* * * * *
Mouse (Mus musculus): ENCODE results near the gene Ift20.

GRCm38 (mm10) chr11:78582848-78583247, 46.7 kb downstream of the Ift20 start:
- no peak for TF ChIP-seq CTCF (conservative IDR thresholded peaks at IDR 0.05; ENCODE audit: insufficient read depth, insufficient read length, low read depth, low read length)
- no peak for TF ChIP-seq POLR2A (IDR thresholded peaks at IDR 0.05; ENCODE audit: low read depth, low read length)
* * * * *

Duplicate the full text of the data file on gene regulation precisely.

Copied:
Mouse (Mus musculus): ENCODE results near the gene Ift20.

GRCm38 (mm10) chr11:78582848-78583247, 46.7 kb downstream of the Ift20 start:
- no peak for TF ChIP-seq CTCF (conservative IDR thresholded peaks at IDR 0.05; ENCODE audit: insufficient read depth, insufficient read length, low read depth, low read length)
- no peak for TF ChIP-seq POLR2A (IDR thresholded peaks at IDR 0.05; ENCODE audit: low read depth, low read length)